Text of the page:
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 Post subject: Re: Sharpening my new Tojiros
PostPosted: Wed Jan 29, 2014 2:01 am 
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Joined: Thu Nov 22, 2012 4:17 am
Posts: 7197
Location: Derby City, Kentucky
Good start.

If God wanted me to be a vegetarian he wouldn't make animals taste so good.
 Post subject: Re: Sharpening my new Tojiros
PostPosted: Fri Feb 14, 2014 2:11 am 

Joined: Fri Dec 20, 2013 4:24 pm
Posts: 318
I'd say get the balsa strop with some compound, doesn't have to be diamond. I use the balsa with a 3 micron compound for stroping and it produces a really good working edge. It adds very little to the cost and stroping is easy relative to sharpening and adds a noticeably improvement to the finished edge.

 Post subject: Re: Sharpening my new Tojiros
PostPosted: Tue Jun 10, 2014 11:43 pm 

Joined: Mon Jan 27, 2014 9:55 pm
Posts: 5
ok looks like i snoozed and most of the stones are back ordered.

Any recommendations? i have about $150 for a kit.


 Post subject: Re: Sharpening my new Tojiros
PostPosted: Wed Jun 11, 2014 3:41 am 
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Joined: Mon May 19, 2014 1:52 am
Posts: 596
Location: Philly
A little outside your price point of $150 the Shapton Pro Kit comes in at $177

Or if you wanted some kind of holder and flattener $175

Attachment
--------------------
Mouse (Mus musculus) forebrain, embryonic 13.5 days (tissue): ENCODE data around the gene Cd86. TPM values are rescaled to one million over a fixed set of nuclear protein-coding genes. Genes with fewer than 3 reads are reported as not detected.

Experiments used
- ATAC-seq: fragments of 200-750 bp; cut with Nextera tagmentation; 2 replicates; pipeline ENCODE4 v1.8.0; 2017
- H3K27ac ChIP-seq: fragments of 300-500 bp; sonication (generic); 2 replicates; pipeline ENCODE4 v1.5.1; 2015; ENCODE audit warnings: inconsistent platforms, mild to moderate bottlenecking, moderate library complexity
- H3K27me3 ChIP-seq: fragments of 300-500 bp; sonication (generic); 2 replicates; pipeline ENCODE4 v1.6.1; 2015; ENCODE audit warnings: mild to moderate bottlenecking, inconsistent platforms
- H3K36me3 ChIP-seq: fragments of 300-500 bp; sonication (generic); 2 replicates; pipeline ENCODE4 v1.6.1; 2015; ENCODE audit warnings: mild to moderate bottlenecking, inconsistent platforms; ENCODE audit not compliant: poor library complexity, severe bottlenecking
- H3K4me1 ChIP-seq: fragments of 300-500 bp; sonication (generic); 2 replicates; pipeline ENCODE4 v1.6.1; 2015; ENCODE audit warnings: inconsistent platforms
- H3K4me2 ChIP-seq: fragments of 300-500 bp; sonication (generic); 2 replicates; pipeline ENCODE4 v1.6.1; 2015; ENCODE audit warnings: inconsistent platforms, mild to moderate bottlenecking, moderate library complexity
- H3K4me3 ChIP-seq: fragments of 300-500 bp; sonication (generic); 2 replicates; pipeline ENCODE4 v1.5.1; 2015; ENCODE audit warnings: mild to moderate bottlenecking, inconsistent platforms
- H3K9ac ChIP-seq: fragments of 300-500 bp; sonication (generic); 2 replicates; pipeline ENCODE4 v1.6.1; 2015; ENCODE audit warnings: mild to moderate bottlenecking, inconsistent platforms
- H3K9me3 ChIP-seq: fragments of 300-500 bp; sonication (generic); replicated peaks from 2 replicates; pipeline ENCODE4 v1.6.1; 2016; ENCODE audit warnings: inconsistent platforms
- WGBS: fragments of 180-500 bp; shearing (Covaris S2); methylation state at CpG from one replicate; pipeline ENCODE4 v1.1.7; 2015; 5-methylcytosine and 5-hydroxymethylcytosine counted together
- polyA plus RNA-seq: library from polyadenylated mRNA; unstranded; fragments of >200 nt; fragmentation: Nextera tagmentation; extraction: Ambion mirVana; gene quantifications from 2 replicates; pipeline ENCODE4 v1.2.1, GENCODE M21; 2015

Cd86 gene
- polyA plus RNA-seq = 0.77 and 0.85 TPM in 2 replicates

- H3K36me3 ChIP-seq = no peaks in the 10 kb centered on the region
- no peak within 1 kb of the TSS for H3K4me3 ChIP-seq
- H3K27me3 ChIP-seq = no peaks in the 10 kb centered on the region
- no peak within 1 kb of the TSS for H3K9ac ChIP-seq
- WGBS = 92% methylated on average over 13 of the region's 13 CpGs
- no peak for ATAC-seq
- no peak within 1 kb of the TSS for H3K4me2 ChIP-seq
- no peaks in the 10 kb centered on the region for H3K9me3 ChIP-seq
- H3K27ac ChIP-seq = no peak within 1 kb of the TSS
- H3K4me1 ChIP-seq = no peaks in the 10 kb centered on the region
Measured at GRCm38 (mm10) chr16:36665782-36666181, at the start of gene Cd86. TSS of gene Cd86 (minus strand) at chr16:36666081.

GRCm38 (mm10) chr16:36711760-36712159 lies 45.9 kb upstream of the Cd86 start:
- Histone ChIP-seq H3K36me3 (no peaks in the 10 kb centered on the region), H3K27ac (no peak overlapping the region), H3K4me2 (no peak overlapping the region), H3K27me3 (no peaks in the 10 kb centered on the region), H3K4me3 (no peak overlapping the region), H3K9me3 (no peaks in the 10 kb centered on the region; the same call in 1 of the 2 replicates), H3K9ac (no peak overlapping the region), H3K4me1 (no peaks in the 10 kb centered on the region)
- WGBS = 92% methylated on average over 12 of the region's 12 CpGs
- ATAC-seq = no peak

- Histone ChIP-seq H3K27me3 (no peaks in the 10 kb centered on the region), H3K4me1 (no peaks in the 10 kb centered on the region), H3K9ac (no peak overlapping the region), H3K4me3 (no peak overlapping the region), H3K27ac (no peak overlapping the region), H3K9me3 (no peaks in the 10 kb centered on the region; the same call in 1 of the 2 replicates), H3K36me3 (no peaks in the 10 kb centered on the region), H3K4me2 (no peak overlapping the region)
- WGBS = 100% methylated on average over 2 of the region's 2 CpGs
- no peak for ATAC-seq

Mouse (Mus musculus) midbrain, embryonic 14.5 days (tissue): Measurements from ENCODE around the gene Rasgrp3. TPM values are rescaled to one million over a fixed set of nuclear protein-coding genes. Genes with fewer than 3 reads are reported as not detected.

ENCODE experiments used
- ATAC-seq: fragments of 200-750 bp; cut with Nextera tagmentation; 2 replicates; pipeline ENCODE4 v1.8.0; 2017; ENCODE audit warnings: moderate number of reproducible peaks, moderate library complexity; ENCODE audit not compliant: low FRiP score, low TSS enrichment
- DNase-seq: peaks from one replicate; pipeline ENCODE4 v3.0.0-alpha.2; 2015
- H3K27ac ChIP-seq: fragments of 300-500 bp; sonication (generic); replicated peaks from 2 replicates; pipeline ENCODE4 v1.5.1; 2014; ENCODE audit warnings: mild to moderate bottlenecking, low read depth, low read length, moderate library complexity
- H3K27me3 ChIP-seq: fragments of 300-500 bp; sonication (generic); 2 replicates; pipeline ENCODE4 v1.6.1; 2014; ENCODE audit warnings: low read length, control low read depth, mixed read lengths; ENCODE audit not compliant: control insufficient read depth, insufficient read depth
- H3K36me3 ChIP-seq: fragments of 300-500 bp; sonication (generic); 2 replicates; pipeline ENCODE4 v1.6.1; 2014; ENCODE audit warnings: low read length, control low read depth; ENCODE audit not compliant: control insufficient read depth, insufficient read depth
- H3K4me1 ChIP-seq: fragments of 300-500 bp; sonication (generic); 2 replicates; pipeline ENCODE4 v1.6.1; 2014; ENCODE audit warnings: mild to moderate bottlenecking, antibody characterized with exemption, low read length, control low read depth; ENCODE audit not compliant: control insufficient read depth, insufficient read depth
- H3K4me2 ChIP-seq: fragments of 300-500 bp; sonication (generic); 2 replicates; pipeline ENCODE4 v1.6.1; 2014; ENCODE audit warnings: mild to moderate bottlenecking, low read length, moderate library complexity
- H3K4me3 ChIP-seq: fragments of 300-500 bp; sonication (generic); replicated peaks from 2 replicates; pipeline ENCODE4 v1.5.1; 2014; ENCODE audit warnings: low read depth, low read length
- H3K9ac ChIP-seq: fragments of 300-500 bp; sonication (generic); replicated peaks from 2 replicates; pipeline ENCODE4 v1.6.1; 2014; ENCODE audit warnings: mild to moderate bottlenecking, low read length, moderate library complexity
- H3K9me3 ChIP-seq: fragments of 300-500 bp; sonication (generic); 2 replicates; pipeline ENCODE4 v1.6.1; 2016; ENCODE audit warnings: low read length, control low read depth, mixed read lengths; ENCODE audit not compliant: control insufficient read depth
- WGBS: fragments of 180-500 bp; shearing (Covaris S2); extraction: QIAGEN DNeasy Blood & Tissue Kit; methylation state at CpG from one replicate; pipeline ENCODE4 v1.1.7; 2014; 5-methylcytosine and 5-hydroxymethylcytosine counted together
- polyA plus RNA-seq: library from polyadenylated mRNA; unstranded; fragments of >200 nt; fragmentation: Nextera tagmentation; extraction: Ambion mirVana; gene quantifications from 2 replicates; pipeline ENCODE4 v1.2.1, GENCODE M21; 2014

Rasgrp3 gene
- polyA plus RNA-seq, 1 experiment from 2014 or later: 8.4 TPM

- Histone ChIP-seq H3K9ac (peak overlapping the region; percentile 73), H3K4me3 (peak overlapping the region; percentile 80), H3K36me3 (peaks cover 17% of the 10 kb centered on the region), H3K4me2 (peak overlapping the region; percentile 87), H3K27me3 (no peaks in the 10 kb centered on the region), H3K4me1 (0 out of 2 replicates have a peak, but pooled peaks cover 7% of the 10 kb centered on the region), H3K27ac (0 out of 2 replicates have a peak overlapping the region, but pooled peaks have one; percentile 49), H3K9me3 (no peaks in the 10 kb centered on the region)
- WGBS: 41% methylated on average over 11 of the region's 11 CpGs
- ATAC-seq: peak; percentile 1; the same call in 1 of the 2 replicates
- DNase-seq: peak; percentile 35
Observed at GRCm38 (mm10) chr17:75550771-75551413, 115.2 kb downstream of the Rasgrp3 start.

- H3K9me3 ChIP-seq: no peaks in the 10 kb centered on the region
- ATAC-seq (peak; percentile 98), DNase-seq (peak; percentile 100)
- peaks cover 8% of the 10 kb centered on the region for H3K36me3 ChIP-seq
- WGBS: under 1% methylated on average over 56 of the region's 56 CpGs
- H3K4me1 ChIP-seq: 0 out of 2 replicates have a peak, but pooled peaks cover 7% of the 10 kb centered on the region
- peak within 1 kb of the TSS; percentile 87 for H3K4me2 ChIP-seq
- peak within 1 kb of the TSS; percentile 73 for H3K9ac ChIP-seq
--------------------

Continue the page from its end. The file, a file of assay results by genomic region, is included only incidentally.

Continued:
Kind of gonna go off off book (just to get you at your price point) with this for $160:
$50 Holder and Flattening Plate
$60 Nubatama Bamboo Combo Stone 150/1200
$50 Suehiro Rika 5000 Grit Stone

My primary recommendation is the Shapton Pro especially if you are a starting freehand for first time. Stones cut fast, are hard and splash and go. A lot of the long soak stones are soft and easily gouged especially at high grits or wear down faster. Or if they are hard price out of your budget.

Ok I had 1 more thought and probably what I would do if I had $150...............>
-Just get a Shapton Pro 1000 grit at $52, the universal stone holder with 140 grit generic diamond plate for $50. And 8" Felt Strop for $12/15 plus diamond paste for $12. Total $127/130.

The beater/practice knives you can use the generic diamond plate to set bevel then go to the Shapton 1k then finish on the loaded strop. Will it be the most refined edge, no but it will be completely serviceable. Your new knives you can just use the Shatpon and loaded strop and call it a day.

Then your next purchase can be a Shapton 5K to get you that more refined mirror edge. The generic will still be good for practice/beater knives. And your purchase after that can be low grit Shapton 220. Then you could always purchase the Atoma 140 grit to replace the generic plate after the Shapton 220. That way you have your next 3 or 4 purchases already lined up And if it takes 12-18 months even 24 months for Atoma no big deal.

There's an old Italian saying, don't burn your tongue on another man's soup.
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